Un-patched Systems


An article on March 23, 2017 from C|Net reports that 71% of Android users on major U.S. cellular carriers are running phones with outdated security patches. This is an astonishing number. Unfortunately, it is not a surprising number.

Software updates have become a required component of using any device that has software in it. Bugs and vulnerabilities are discovered regularly in software, and any product needs a way to update the software running on it. However, the mechanism to update products over the years has remained largely unchanged.

I can think of four major categories of software update strategies for products:
1) A software update is silently released on a web site, requiring the user to look for it.
2) The user is notified of an update when they log into the administrative interface of the product.
3) The user is notified of an update on one of their primary user interface devices.
4) The product refuses to operate until it is updated.

There are probably a few cases that don’t fit into these four, but they are rare. I could argue that in 2017, options 1 through 3 are unacceptable. End users are not qualified to make determinations as to which security patches they should apply and when. Furthermore, in 2017, most devices are always connected to the Internet one way or the other. Automatic updates forced by the product manufacturer are a lot easier to accomplish today. In the case of an Android cell phone, the device by its very nature is almost always connected.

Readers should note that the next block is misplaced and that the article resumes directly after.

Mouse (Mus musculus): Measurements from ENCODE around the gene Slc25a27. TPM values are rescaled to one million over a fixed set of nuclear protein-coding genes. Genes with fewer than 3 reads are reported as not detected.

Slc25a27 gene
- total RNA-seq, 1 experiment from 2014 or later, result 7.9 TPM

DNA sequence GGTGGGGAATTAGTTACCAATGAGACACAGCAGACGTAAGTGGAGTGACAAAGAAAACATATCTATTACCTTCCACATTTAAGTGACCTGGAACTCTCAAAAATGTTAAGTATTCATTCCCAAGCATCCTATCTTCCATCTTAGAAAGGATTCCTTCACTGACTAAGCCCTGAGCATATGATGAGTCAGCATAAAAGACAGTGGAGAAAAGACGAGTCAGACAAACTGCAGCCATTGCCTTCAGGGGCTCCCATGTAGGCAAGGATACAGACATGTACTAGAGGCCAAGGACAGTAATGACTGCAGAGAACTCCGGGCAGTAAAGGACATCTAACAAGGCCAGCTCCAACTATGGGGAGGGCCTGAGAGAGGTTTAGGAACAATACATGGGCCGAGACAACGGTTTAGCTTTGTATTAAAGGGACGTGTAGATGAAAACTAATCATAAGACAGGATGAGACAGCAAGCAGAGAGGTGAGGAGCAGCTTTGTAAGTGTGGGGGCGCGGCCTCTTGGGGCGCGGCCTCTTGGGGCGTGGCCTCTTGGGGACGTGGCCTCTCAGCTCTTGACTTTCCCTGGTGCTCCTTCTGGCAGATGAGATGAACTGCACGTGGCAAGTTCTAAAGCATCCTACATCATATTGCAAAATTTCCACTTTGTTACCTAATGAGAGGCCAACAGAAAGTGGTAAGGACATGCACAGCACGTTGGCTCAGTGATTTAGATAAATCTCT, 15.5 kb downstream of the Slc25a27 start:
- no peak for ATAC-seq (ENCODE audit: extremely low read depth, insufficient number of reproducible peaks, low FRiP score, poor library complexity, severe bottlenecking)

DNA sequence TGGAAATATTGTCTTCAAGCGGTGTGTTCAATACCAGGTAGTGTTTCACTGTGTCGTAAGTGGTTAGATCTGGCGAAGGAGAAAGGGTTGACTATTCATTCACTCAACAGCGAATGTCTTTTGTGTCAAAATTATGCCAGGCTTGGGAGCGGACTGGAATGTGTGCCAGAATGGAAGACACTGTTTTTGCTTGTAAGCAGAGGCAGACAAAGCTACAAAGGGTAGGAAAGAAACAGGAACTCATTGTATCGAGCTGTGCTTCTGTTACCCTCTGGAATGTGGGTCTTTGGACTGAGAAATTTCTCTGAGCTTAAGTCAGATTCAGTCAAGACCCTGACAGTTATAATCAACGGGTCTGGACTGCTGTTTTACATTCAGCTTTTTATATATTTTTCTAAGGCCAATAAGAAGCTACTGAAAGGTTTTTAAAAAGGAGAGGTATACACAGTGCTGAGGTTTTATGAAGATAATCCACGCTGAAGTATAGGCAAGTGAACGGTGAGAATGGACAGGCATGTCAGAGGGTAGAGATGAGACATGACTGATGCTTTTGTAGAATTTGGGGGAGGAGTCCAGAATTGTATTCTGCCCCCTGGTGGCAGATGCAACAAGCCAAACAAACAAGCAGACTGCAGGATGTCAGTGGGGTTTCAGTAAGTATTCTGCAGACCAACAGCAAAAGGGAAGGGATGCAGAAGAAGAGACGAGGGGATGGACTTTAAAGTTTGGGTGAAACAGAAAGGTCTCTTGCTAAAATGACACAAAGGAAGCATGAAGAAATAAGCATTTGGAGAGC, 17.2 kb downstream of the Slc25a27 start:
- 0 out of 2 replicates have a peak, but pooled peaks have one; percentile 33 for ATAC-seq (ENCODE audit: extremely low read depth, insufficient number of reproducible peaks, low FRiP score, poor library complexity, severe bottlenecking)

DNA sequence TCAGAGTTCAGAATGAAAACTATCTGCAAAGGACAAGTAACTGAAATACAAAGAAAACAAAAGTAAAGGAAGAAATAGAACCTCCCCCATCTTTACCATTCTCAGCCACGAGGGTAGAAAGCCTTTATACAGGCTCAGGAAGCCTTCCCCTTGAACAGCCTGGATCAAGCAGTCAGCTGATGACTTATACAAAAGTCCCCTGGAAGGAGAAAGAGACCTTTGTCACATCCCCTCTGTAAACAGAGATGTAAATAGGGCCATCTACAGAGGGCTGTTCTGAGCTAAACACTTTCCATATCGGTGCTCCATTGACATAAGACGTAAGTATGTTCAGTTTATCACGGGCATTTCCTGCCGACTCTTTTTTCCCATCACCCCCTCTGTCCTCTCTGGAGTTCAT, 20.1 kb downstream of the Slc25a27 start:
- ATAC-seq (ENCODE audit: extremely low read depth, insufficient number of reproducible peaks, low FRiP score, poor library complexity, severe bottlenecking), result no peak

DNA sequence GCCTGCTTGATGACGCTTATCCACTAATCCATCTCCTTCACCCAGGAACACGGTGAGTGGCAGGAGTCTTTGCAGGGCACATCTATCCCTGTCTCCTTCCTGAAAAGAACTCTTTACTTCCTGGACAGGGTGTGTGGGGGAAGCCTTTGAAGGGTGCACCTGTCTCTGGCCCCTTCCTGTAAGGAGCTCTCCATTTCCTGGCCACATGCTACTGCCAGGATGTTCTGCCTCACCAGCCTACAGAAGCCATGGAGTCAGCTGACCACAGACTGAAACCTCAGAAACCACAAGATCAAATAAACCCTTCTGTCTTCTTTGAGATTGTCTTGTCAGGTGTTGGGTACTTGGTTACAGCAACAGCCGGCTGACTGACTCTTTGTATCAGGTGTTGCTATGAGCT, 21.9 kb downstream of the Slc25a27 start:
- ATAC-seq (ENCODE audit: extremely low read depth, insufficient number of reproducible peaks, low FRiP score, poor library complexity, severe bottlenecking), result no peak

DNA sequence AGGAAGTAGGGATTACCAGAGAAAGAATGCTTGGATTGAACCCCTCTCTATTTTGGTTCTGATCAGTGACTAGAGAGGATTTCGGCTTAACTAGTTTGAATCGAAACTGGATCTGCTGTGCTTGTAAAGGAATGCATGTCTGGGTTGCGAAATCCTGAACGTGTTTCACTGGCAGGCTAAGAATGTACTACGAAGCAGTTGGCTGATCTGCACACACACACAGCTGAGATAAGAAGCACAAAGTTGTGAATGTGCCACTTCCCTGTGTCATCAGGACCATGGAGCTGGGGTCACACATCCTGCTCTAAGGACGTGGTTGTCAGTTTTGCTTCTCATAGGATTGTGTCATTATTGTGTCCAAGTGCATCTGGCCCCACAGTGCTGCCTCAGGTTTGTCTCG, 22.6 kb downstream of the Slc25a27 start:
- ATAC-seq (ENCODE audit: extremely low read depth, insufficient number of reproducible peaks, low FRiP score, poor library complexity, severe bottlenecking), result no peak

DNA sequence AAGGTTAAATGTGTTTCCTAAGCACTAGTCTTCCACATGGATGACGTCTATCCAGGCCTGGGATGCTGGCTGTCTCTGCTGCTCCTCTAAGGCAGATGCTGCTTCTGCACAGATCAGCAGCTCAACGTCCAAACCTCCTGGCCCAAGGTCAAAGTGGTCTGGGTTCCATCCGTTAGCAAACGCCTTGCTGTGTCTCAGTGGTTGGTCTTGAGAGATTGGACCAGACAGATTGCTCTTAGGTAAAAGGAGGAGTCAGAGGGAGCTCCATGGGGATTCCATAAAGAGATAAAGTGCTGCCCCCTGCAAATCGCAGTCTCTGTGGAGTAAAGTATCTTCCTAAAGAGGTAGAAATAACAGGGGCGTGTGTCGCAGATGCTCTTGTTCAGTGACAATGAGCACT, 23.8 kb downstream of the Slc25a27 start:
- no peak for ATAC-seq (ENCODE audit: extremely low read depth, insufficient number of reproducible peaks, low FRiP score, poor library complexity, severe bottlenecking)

Gaming machines like the Sony Playstation already enforce this dynamic. When a software update is available for this device, online gaming and streaming video no longer function until the user agrees to install the software update, assuming it wasn’t already automatically installed for them. When can we expect the same level of security awareness from the rest of our software and devices?